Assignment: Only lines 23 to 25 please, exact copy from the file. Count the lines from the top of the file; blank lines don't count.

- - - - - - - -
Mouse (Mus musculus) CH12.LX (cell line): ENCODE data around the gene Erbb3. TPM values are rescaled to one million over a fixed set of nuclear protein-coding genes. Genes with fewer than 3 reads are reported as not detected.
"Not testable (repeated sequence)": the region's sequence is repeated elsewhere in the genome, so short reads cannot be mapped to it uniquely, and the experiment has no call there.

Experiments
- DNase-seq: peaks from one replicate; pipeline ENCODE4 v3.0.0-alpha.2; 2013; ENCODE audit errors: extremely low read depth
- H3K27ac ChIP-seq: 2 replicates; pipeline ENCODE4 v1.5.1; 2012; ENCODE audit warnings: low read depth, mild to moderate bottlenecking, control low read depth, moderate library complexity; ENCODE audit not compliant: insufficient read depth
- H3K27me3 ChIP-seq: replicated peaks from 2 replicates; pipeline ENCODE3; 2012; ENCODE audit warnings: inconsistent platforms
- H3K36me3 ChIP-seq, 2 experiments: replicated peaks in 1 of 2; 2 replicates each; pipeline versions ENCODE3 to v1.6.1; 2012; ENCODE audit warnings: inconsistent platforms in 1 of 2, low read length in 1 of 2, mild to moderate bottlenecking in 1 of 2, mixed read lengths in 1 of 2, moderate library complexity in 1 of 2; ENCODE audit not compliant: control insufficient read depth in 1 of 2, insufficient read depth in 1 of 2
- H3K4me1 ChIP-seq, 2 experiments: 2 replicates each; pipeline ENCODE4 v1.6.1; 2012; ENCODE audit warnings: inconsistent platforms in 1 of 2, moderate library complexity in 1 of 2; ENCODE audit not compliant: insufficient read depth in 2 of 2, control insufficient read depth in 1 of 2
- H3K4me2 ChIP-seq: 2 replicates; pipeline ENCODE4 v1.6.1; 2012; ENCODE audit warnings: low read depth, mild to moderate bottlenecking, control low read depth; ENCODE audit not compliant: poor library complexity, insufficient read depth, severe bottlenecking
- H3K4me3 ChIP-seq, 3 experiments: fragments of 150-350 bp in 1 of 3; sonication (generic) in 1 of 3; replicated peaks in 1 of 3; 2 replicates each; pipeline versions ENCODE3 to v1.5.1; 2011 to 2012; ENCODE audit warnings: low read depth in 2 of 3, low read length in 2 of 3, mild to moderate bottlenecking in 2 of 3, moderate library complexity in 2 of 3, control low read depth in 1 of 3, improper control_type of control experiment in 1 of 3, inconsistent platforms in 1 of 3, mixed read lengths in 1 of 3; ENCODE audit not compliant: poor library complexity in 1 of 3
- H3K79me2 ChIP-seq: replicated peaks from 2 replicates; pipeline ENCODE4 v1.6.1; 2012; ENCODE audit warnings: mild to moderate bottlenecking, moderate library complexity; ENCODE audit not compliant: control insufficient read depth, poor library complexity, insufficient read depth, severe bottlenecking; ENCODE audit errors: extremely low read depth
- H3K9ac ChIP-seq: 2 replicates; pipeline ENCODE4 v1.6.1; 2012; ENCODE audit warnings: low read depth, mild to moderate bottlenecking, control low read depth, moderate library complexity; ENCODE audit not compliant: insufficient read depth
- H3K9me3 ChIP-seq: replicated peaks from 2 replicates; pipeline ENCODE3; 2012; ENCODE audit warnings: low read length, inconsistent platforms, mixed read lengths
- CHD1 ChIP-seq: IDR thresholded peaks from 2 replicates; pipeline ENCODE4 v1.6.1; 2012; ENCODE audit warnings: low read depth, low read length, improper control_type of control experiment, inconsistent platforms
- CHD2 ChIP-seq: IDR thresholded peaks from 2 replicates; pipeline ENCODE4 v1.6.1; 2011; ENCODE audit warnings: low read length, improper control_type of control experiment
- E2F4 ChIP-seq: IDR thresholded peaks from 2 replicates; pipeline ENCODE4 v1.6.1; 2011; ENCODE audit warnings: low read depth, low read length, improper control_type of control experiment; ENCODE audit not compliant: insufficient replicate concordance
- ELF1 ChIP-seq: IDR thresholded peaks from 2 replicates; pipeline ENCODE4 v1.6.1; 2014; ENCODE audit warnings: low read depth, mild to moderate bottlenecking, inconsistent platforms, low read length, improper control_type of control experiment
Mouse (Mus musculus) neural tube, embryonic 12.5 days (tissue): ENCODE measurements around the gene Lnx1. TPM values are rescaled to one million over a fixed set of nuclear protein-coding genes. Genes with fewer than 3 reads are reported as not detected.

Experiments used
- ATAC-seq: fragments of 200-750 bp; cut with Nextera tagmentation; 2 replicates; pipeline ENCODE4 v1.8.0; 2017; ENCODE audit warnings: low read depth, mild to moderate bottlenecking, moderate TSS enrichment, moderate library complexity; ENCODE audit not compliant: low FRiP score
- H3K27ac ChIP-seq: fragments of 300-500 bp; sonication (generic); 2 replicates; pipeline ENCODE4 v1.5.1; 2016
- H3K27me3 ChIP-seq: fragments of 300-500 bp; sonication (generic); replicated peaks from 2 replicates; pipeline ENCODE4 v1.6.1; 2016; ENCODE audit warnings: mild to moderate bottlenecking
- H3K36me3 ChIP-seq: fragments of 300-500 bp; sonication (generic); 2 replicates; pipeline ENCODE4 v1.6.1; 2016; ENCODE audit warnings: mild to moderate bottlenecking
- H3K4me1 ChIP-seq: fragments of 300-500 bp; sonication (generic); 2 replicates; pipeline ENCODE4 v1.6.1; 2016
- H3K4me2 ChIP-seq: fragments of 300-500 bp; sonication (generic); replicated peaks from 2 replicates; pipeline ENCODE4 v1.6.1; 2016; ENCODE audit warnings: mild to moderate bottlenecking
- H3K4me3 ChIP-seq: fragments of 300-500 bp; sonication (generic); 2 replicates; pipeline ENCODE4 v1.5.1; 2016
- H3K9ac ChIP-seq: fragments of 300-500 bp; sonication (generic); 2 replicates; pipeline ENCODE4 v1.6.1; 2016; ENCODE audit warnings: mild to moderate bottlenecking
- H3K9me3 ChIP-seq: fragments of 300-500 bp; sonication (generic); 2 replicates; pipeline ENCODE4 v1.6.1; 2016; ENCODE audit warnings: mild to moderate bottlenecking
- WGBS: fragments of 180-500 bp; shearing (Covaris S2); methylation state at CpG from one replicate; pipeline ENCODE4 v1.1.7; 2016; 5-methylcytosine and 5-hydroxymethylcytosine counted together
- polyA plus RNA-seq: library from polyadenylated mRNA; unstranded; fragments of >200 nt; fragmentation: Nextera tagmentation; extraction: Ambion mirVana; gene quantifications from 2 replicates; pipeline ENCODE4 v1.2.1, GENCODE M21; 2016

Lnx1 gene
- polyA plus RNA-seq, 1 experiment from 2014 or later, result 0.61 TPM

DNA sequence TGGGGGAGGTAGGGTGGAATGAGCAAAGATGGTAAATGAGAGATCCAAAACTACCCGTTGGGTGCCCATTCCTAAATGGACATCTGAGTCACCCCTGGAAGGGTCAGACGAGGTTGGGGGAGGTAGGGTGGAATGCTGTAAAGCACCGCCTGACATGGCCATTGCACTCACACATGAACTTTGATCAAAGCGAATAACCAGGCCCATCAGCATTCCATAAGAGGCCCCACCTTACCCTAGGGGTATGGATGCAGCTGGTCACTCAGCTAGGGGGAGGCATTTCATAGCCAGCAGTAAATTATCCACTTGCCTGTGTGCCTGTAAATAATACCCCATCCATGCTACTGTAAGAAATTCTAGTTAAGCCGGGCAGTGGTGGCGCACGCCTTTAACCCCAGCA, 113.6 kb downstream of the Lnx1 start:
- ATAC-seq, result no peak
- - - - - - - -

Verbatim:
- H3K36me3 ChIP-seq: fragments of 300-500 bp; sonication (generic); 2 replicates; pipeline ENCODE4 v1.6.1; 2016; ENCODE audit warnings: mild to moderate bottlenecking
- H3K4me1 ChIP-seq: fragments of 300-500 bp; sonication (generic); 2 replicates; pipeline ENCODE4 v1.6.1; 2016
- H3K4me2 ChIP-seq: fragments of 300-500 bp; sonication (generic); replicated peaks from 2 replicates; pipeline ENCODE4 v1.6.1; 2016; ENCODE audit warnings: mild to moderate bottlenecking